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Samantha on the Race Problem

Updated: Mar 20, 2022


Josiah Allen's Wife (Marietta Holley)

1892

Dodd, Mead & Company


Fiction


387 thick pages, a good bedtime read for the month of October.


Overview

An entertaining story to explain the situation between Black African Americans and Southern White Americans 25 years after emancipation, and to offer a solution. It is a painful reminder of what was endured by the Southern Black People.


Summary

Set around 1890, Samantha and her husband live a rural and simple life on a small farm in the Northeast. Their son and grandson become ill, and so they take a trip to his residence in Georgia to help out while they are recovering. Samantha is very observant of both the Black and the Southern White cultures, and as she gets to know the people of the community, she begins to understand the hardships and injustices suffered by the black people.

Genieve, a young woman of mixed race, is employed as the nanny for the son’s two children. Genieve has a fiancé, Victor, who is promoting his plan to take the colored people of the South to the upper Congo Basin in Africa to colonize their own country. Eventually, Victor raises enough volunteers and money to make the voyage and initial settlement in the new country. On the eve of the departure, tragedy strikes at the hands of his white boss who is resentful and humiliated that Victor is leaving his employment to make a better life for himself.


Review

The story puts forth this main idea: That it is impossible for southern whites and blacks to live harmoniously; that the generations of master/slave culture and mentality cannot be overcome. The ‘race problem’, which the author presents very fairly and objectively, is best solved by the black people going back to Africa to colonize their own county. Details of this plan are drawn out that make it seem realistic and probable.


Many incidences of injustice are recounted to illustrate the abuse inflicted upon the black people. On several occasions the author proposes that it was cruel to throw slaves suddenly into society as equal to whites, however no alternative solution to ending slavery is offered.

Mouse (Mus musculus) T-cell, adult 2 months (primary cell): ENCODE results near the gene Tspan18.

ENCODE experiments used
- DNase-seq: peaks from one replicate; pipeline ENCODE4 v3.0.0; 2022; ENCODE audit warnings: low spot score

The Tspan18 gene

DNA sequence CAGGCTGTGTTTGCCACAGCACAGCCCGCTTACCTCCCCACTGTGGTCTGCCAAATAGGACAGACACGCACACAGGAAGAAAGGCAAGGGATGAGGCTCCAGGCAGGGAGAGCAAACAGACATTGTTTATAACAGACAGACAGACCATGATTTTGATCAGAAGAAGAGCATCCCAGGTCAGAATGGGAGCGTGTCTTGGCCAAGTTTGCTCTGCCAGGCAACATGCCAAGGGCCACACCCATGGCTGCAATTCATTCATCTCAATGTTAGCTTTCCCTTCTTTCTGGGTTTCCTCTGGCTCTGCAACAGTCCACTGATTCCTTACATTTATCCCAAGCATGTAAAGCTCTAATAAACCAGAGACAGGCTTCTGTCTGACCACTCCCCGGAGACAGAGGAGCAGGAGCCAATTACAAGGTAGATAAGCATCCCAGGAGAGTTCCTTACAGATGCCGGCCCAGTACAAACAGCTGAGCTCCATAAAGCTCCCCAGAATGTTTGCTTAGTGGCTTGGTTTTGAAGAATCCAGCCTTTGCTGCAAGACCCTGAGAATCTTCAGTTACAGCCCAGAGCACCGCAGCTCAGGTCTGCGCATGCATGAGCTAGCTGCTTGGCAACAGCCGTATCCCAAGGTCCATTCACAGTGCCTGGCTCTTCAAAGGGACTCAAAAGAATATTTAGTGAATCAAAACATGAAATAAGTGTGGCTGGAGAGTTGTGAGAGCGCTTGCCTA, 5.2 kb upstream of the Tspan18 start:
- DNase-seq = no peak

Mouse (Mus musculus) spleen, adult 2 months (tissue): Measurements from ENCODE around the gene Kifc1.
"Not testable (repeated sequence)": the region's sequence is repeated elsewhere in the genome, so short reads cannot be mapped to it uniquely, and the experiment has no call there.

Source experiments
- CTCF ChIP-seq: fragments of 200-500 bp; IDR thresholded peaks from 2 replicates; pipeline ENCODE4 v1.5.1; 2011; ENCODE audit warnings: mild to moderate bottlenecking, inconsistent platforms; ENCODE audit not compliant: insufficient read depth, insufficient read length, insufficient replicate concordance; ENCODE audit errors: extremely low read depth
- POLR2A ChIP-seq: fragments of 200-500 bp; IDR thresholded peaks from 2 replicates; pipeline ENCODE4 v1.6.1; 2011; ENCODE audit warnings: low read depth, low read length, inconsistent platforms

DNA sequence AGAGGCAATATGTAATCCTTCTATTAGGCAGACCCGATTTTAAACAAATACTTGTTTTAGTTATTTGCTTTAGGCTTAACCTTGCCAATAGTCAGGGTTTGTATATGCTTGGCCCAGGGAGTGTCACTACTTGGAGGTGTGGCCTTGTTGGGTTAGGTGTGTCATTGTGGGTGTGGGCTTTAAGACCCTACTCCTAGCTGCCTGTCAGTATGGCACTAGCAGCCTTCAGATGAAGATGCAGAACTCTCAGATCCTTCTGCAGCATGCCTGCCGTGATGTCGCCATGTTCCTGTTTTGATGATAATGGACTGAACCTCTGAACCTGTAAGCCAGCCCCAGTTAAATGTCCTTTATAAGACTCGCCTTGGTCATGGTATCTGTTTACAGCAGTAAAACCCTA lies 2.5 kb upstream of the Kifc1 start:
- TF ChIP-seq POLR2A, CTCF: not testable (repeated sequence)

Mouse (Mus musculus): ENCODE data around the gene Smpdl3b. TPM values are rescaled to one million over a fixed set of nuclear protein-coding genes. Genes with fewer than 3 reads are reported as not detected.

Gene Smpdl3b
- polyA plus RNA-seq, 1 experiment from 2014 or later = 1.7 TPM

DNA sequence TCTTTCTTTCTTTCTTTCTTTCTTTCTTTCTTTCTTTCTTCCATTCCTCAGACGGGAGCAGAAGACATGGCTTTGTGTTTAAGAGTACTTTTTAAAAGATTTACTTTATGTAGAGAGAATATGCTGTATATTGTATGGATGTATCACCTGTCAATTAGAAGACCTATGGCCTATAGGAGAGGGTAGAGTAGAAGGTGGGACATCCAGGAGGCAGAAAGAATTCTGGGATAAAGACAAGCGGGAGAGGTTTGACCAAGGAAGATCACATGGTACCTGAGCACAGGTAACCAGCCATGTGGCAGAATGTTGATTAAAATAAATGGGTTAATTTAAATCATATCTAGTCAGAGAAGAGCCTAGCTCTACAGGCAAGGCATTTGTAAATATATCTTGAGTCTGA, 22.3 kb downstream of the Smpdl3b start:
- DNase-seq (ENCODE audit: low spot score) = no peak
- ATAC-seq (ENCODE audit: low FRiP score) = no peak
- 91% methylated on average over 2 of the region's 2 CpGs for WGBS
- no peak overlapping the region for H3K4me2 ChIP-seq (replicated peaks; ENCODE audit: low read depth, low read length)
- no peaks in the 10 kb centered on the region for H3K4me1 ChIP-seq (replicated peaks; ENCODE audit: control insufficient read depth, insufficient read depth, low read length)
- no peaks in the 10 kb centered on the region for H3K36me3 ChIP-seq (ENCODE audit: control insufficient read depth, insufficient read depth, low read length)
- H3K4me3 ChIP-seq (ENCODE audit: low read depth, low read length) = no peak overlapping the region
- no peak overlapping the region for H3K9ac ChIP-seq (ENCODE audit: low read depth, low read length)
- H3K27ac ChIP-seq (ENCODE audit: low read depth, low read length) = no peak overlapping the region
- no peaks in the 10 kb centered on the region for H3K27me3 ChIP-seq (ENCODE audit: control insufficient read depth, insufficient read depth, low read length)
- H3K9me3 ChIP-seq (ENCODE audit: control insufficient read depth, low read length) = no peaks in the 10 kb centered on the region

The author points out that the southern whites were not only arrogant and deeply prejudiced against negros, but also disappointed, humiliated and resentful in their defeat by the Union Army, increasing their vengeance and violence. The author has a good understanding of human nature, and explains why people behave a certain way, not as an excuse, but as an understanding of the way things are. She is objective, fair and balanced in her assessment of the black culture and the southern white culture and does not come across as condescending or self-righteous.


The story is sprinkled with humor and includes many details of daily life to make it interesting and give the reading a nice flow.



The dialect

of the main character, who narrates the story, is distinct and well-written. It serves to portray Samantha - and therefore her ideas - as down-to-earth, simple, and humble. It is at first confusing, but once you become familiar with the words, it smooths out. Samantha is the main character in a series of novels, so many readers would already be familiar with her way of speaking.